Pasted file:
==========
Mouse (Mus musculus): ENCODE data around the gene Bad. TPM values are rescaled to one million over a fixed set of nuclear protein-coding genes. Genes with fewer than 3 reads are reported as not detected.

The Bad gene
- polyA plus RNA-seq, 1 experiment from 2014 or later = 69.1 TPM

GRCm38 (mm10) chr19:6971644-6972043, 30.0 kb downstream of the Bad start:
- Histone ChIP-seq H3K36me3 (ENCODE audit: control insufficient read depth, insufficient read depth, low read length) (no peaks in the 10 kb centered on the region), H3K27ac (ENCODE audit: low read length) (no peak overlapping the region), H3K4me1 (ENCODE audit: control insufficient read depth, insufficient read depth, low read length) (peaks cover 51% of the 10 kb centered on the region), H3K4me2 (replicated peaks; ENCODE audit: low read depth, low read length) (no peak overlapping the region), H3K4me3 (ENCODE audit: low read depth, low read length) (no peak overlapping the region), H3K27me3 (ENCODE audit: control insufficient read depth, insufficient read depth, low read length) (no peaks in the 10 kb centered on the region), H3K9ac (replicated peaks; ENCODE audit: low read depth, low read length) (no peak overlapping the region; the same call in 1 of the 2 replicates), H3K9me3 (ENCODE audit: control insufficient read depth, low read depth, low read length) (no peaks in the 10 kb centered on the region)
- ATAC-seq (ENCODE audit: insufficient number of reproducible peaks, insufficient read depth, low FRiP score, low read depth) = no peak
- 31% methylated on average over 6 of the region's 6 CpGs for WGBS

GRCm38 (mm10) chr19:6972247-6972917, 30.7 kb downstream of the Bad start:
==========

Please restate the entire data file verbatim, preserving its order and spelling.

Mouse (Mus musculus): ENCODE data around the gene Bad. TPM values are rescaled to one million over a fixed set of nuclear protein-coding genes. Genes with fewer than 3 reads are reported as not detected.

The Bad gene
- polyA plus RNA-seq, 1 experiment from 2014 or later = 69.1 TPM

GRCm38 (mm10) chr19:6971644-6972043, 30.0 kb downstream of the Bad start:
- Histone ChIP-seq H3K36me3 (ENCODE audit: control insufficient read depth, insufficient read depth, low read length) (no peaks in the 10 kb centered on the region), H3K27ac (ENCODE audit: low read length) (no peak overlapping the region), H3K4me1 (ENCODE audit: control insufficient read depth, insufficient read depth, low read length) (peaks cover 51% of the 10 kb centered on the region), H3K4me2 (replicated peaks; ENCODE audit: low read depth, low read length) (no peak overlapping the region), H3K4me3 (ENCODE audit: low read depth, low read length) (no peak overlapping the region), H3K27me3 (ENCODE audit: control insufficient read depth, insufficient read depth, low read length) (no peaks in the 10 kb centered on the region), H3K9ac (replicated peaks; ENCODE audit: low read depth, low read length) (no peak overlapping the region; the same call in 1 of the 2 replicates), H3K9me3 (ENCODE audit: control insufficient read depth, low read depth, low read length) (no peaks in the 10 kb centered on the region)
- ATAC-seq (ENCODE audit: insufficient number of reproducible peaks, insufficient read depth, low FRiP score, low read depth) = no peak
- 31% methylated on average over 6 of the region's 6 CpGs for WGBS

GRCm38 (mm10) chr19:6972247-6972917, 30.7 kb downstream of the Bad start: